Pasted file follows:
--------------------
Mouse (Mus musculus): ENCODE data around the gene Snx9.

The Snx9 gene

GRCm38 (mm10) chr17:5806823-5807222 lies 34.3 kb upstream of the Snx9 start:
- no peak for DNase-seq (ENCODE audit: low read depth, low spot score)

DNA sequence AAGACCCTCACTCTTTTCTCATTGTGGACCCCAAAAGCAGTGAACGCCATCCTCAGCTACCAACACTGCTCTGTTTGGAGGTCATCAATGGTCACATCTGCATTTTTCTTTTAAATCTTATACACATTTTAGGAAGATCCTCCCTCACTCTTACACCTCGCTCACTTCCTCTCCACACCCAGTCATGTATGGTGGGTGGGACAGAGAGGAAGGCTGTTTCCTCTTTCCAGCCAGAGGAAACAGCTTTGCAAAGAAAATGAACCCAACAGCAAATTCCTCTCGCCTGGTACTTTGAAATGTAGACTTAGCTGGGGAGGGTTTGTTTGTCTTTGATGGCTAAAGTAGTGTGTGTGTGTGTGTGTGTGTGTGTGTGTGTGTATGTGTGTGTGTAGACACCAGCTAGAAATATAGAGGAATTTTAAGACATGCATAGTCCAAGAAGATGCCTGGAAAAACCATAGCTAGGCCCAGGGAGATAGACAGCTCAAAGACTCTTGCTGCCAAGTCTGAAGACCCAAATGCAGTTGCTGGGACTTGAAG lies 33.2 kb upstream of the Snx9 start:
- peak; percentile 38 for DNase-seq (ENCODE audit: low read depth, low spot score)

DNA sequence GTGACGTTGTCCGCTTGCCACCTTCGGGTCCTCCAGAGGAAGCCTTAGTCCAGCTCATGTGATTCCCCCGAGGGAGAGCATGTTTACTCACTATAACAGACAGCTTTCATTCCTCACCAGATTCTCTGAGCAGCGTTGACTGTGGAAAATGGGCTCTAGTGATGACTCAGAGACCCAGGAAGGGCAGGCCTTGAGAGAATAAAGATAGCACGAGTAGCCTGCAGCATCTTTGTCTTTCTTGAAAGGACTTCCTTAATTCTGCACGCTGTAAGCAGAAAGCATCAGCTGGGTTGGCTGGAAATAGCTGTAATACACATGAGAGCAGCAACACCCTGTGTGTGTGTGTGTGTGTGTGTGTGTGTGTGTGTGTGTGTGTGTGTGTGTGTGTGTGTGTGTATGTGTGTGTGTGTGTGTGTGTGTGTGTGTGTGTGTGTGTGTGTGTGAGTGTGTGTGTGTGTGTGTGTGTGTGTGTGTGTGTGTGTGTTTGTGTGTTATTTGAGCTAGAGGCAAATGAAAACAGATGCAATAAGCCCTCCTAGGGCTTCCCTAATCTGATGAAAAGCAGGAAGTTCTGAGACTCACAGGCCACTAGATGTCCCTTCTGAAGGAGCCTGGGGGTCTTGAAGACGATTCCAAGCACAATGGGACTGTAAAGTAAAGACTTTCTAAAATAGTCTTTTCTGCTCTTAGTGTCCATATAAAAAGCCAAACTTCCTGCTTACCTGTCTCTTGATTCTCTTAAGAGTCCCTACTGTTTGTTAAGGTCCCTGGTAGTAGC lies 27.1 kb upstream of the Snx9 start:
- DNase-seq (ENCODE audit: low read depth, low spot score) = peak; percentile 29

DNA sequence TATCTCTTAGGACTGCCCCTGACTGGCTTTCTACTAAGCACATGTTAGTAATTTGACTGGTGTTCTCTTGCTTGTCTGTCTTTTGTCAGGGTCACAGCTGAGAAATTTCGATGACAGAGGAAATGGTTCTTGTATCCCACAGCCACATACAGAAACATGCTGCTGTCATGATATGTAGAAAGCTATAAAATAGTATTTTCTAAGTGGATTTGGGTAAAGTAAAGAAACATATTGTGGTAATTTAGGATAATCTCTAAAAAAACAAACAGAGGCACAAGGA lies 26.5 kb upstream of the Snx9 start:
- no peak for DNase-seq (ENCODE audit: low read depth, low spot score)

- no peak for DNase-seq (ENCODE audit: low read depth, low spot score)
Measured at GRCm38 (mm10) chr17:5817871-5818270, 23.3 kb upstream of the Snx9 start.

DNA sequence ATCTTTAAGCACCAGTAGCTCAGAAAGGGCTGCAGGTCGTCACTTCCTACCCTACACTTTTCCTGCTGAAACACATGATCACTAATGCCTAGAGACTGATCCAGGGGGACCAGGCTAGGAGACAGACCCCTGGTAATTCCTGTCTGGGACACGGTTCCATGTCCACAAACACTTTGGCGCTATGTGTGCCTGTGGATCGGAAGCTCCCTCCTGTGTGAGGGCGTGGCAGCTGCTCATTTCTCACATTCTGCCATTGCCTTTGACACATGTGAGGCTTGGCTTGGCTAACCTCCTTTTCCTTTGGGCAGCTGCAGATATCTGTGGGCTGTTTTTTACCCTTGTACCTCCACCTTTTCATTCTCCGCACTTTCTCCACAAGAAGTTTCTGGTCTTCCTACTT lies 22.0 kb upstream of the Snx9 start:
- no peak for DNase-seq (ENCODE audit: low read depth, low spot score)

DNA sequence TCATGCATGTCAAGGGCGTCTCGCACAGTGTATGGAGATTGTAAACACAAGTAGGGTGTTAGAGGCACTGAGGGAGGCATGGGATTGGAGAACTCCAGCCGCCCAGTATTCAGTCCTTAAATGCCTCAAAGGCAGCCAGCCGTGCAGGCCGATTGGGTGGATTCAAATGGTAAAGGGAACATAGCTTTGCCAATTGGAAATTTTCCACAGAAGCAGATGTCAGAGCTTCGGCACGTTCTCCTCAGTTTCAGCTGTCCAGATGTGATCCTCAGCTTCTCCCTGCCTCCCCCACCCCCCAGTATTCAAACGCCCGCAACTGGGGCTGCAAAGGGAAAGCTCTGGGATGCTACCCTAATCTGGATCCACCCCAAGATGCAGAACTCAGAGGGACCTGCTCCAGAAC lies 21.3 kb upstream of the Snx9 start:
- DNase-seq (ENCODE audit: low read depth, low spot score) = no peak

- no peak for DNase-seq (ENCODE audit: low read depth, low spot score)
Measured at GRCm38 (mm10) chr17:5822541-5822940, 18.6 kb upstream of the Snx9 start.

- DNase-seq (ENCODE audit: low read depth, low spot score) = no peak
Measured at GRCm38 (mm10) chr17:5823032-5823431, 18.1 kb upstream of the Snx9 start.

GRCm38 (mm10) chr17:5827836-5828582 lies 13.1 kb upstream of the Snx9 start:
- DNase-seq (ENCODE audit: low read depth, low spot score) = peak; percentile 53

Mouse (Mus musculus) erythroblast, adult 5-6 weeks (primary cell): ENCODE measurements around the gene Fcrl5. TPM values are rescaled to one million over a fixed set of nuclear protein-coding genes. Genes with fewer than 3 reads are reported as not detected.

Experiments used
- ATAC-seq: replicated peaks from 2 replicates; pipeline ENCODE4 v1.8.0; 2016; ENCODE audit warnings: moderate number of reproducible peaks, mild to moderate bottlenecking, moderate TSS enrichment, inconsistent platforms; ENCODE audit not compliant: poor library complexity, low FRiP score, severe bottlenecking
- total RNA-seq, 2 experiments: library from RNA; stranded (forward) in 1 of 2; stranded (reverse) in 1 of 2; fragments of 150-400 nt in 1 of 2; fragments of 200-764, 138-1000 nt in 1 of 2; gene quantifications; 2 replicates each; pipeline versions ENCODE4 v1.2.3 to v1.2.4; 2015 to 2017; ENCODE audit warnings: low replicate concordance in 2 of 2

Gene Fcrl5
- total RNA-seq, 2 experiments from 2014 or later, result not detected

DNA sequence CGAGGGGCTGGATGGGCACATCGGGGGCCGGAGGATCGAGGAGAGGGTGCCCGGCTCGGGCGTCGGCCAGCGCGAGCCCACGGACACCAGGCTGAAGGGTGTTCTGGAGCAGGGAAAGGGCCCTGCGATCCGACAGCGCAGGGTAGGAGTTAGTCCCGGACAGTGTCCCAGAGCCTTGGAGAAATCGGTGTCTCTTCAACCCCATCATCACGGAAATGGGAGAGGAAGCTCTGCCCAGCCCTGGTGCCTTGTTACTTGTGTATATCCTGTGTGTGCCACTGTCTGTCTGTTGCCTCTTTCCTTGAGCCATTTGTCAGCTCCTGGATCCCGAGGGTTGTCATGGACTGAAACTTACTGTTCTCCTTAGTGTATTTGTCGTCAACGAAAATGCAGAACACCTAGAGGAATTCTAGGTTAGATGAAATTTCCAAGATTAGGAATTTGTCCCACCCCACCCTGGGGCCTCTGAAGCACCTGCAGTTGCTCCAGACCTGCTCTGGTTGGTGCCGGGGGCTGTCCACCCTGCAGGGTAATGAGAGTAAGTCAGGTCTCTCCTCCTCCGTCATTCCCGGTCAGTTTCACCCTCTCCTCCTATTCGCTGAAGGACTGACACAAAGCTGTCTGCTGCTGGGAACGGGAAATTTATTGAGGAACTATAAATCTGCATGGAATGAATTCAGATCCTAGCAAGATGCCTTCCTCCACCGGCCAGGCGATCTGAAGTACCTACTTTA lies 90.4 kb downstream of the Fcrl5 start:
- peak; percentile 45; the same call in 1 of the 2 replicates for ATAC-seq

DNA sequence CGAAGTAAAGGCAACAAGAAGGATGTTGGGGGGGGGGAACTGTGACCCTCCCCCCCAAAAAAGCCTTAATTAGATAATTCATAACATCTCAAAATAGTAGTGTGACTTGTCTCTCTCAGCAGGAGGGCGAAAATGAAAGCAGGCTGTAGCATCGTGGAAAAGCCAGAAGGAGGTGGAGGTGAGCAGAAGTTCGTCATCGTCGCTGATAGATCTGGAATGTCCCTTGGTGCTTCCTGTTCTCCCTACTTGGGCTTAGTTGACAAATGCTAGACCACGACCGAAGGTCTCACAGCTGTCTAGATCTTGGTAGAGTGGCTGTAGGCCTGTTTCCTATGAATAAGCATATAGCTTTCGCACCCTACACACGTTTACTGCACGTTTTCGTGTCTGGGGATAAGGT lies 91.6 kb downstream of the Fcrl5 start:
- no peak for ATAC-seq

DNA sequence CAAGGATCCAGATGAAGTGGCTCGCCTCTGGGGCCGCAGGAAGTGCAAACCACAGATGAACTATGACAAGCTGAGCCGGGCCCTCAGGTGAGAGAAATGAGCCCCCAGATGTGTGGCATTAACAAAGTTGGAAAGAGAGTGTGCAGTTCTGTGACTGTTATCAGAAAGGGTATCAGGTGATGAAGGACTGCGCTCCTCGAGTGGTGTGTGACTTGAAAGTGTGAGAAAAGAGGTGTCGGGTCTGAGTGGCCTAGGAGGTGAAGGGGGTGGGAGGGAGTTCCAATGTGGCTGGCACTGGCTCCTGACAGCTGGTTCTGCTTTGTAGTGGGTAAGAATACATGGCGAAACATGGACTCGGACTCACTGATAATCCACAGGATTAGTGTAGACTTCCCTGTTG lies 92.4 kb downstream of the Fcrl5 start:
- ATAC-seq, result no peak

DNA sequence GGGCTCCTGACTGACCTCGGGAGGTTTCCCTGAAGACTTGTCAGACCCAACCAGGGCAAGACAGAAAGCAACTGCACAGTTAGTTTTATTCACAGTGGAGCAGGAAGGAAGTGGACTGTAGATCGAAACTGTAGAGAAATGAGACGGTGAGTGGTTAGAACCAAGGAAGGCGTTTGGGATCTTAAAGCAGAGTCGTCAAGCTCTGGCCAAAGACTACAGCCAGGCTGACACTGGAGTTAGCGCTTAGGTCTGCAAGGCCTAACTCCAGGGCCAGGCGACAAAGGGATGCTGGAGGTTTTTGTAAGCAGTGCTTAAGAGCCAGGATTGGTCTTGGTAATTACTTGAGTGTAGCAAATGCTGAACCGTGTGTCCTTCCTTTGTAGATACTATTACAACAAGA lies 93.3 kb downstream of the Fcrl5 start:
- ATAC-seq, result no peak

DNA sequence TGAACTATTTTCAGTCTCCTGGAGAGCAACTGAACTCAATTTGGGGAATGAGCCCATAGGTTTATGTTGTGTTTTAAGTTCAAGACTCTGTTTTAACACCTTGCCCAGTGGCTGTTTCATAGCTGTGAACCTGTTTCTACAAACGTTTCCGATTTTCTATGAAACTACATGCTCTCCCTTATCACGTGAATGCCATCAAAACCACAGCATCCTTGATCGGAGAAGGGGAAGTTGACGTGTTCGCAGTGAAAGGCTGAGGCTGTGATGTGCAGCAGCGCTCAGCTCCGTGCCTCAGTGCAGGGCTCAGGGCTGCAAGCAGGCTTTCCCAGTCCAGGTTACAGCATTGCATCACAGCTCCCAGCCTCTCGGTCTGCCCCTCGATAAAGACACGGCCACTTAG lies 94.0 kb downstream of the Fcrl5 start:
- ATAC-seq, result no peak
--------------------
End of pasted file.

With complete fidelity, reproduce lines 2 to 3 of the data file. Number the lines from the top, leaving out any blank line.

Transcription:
The Snx9 gene

GRCm38 (mm10) chr17:5806823-5807222 lies 34.3 kb upstream of the Snx9 start: